Growing Broccoli

Brassica sp. : Brassicaceae / the mustard or cabbage family

Jan F M A M J J A S O N Dec
  S               S    
    T               T T

(Best months for growing Broccoli in New Zealand - cool/mountain regions)

  • S = Plant undercover in seed trays
  • T = Plant out (transplant) seedlings
  • Easy to grow. Grow in seed trays, and plant out in 4-6 weeks. Sow seed at a depth approximately three times the diameter of the seed. Best planted at soil temperatures between 7°C and 30°C. (Show °F/in)
  • Space plants: 35 - 50 cm apart
  • Harvest in 10-16 weeks. Cut flowerhead off with a knife..
  • Compatible with (can grow beside): Dwarf (bush) beans, beets, celery, cucumber, onions, marigold, nasturtium, rhubarb, aromatic herbs (sage, dill, chamomile, oregano)
  • Avoid growing close to: Climbing (pole) beans, tomato, peppers (chilli, capsicum), eggplant (aubergine), strawberry, mustard
  • Nearly ready for harvest
  • Early stage
  • Side shoot regrowth after main head cut

Keep well-watered as seedlings. If left without water they will bolt to seed and be inedible. The plants should grow to develop plenty of large healthy leaves, then the green flowerheads follow, which are cut for eating. Leave the plant growing after cutting the main flowerhead, and get additional crops from the sideshoots which will develop.

Watch for cabbage white butterflies and remove the eggs and caterpillars as soon as possible.

There are two main types of broccoli. The purple sprouting is hardier. The heading varieties cope well with warmer weather.

Once a plant opens its yellow flowers then it is generally past eating as the flavour gets a bit overpowering and the plant gets very woody. Harvest them sooner rather than later.

'Broccolini' is a variety grown for the edible stalks. Grow fast with plenty of water and food, and pick as soon as possible.

Culinary hints - cooking and eating Broccoli

The stem (peeled), leaves, and flowerhead are all edible.

Steam for best flavour. Peel large stalks, slice and steam.
Goes well with blue cheese sauce.

Your comments and tips

16 Sep 08, Liz (New Zealand - temperate climate)
Alex, Cut it across the stem just above the first leaves. The plant will then send out side shoots.
16 Sep 08, Liz (New Zealand - temperate climate)
Jen, you will be able to collect seeds but if you have planted F1 hybrid seedlings they may not reproduce.
23 Sep 08, Ben (New Zealand - temperate climate)
I am new to planting broccoli and have recently cut the main head off one of the broccoli plants. I have several side shoots off the same plant, do they get as big as the main head?. The reason i ask is i dont want to leave them too long and let them go to flower.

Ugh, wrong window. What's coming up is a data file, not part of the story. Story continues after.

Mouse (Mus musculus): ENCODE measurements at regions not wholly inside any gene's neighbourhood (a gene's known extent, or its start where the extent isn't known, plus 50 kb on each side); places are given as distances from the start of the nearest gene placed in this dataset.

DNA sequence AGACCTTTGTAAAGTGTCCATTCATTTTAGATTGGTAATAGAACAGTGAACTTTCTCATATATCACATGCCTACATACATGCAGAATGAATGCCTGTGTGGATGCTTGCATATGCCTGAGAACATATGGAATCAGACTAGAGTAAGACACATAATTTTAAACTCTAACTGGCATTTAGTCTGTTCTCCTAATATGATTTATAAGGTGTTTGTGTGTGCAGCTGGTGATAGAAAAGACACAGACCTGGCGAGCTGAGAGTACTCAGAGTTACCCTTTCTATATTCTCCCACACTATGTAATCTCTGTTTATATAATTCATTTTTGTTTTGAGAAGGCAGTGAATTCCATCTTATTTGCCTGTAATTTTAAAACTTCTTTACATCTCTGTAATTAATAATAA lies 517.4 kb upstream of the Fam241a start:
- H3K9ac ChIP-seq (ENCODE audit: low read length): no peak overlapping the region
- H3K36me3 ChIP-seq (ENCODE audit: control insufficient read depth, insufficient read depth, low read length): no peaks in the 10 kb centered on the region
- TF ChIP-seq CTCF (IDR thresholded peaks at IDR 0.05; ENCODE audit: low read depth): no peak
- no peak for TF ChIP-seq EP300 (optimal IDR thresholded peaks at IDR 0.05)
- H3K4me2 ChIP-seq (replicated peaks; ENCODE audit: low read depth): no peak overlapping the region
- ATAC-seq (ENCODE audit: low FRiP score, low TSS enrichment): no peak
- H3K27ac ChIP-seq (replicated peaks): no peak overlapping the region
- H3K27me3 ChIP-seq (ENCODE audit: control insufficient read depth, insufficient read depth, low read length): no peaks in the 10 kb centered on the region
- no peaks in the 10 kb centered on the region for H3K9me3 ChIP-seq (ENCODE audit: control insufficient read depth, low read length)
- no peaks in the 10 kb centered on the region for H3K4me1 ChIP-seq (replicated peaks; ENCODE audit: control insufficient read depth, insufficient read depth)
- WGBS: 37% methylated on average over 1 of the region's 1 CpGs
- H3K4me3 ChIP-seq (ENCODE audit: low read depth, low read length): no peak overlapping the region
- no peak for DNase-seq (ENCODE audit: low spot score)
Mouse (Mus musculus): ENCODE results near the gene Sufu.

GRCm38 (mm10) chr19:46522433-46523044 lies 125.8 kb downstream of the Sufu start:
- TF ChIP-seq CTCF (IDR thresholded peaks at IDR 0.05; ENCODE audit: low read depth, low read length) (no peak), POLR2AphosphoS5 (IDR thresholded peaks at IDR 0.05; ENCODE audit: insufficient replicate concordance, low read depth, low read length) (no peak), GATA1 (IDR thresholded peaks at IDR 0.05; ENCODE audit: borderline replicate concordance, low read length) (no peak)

27 Nov 08, Liz (New Zealand - temperate climate)
Peter, your broccoli seedlings should be fine. Broccoli usually do well when the plants produce plenty of leaf. They produce flower heads later in the growth cycle.
04 May 09, Dawn (New Zealand - temperate climate)
I was so excited to use the egg shells and get rid of the green catapillar. Now, welcome the grey aphid! After much research I have found that native Aust. ladybirds and lacewings do the trick. After even MORE research I've found where to buy them: (I cannot post a web link) bugs for bugs (dot com, dot au)
26 May 09, James (New Zealand - temperate climate)
Trish, your broccoli plants need their leaves to grow good size heads. So keep trimming to a minimum. Certainly, you can eat the leaves but you might find them a bit tough.
01 Aug 09, ian todd (New Zealand - temperate climate)
What's the best way to trim sprouting broccoli to keep the plant producing please?
30 Aug 09, Liz (New Zealand - temperate climate)
Iainie, you may be growing sprouting broccoli which will not produce a compact head but lots of loose ones. When the weather is hot and/or dry broccoli will flower quite quickly.
02 Jun 10, Liz (New Zealand - temperate climate)
Hi Les, I haven't heard of anyone getting sick, but the flavour is not so good when broccoli is about to flower. It is very strong and (to me) unpleasant.
03 Mar 14, Jacque Cubin (New Zealand - sub-tropical climate)
I am now 65 years old and don't remember broccoli being avaible when I was a chlid. In fact i'm thinking that i only became aware of it in the last 20 years or so. Can anyone answer my query please.
Showing 1 - 10 of 18 comments

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